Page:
Pamela Colman Smith: The Untold Story

Pamela Coleman Smith: The Untold Story front cover

If you go by the number of times her work has been reproduced, Pamela Colman Smith is probably the most popular artist in the world. She is the one who created the artwork for the so-called Rider-Waite Tarot Deck; the claim that she’s the most popular artist comes from multiplying the number of Tarot decks with her artwork or a variant by 78, the number of cards in the deck. (The second-most popular artist would probably be Gustave DorĂ©, due to his illustrations for the Bible.)

Before I read Pamela Colman Smith: The Untold Story, the best reference I had on her life was the introductory chapter of Volume III of the Encyclopedia of the Tarot by Stuart R. Kaplan. It’s no coincidence that this biography of Smith was also compiled by Stuart R. Kaplan, and is the same grand size as any of the volumes of Kaplan’s Encyclopedia. PCS:TUS weighs about four pounds, is about 8.25″ x 10.5″, and has 440 full-color pages. It’s a hefty book!

Over twenty pounds of Tarot love!

Kaplan’s company, US Games Systems, is one of the largest (if not the largest) publisher of Tarot decks in the world. Many of those decks are based on Smith’s artwork, which he explicitly acknowledges. I have a feeling that if Pamela Colman Smith had any kind of estate or heirs living today that he’d be willing to pay royalties on the decks he’s sold. Instead, he spent a large amount at auction to acquire a painting of Pamela “Pixie” Smith by Alphacus P. Cole. That painting hangs publicly in the US Games offices and is the picture on the front cover of Pamela Coleman Smith: The Untold Story as I show above.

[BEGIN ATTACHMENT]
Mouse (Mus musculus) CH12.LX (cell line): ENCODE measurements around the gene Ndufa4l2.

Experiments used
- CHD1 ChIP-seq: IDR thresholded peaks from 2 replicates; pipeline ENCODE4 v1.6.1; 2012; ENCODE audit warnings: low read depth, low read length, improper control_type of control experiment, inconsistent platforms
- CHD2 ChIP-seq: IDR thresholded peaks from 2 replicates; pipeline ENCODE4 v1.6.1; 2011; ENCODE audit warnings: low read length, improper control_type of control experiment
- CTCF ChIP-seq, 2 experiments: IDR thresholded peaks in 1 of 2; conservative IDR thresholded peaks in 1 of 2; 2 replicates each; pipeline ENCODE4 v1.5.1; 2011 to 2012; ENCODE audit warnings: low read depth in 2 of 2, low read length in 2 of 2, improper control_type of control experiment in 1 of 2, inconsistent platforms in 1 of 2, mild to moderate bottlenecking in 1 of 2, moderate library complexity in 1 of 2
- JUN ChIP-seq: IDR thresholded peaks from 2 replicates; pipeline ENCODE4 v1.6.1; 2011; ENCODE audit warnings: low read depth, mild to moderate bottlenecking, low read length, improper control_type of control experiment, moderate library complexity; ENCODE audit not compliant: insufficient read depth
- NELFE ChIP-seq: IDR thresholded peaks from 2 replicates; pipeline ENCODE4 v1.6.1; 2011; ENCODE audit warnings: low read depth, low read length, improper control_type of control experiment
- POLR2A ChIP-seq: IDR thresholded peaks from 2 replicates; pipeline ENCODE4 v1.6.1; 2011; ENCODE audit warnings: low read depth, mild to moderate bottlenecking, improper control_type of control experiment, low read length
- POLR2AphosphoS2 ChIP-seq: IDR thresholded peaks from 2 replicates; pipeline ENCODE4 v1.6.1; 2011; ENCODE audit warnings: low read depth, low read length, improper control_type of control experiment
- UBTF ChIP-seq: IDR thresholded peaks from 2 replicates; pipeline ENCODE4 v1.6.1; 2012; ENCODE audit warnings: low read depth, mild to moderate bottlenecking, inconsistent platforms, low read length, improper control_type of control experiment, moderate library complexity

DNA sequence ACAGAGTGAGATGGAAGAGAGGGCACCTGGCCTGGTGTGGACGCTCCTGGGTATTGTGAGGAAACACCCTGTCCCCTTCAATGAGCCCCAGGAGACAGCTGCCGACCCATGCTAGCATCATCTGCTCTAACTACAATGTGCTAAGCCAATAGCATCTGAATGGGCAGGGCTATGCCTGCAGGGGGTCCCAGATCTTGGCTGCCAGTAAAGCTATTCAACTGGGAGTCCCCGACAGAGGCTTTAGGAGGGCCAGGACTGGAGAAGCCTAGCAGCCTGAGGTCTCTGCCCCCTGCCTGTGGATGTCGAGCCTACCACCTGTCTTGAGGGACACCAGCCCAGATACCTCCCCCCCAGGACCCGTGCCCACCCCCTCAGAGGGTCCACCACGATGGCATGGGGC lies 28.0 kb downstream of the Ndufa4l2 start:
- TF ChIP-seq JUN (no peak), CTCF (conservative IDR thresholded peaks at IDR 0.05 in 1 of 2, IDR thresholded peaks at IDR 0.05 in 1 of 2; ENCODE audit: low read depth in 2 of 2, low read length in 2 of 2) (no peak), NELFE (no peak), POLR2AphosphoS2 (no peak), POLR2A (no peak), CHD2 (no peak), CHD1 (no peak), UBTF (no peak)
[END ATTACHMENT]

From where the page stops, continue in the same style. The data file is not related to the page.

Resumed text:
The structure of PCS:TUS is the same as that of the volumes of Kaplan’s Encyclopedia of the Tarot: Out of the 440 pages, perhaps 40-60 of them are written text. The rest are full-color reproductions of Smith’s artwork, notes she wrote, and materials she published.

Before I read this book, somehow a totally false narrative of Smith’s life had evolved in my brain: that she lived a live of poverty; that Waite had taken advantage of her state to get her to draw her most famous artwork; that she was a lesbian who was denied an inheritance because her partner was not allowed to leave an estate to another woman. All of these are false.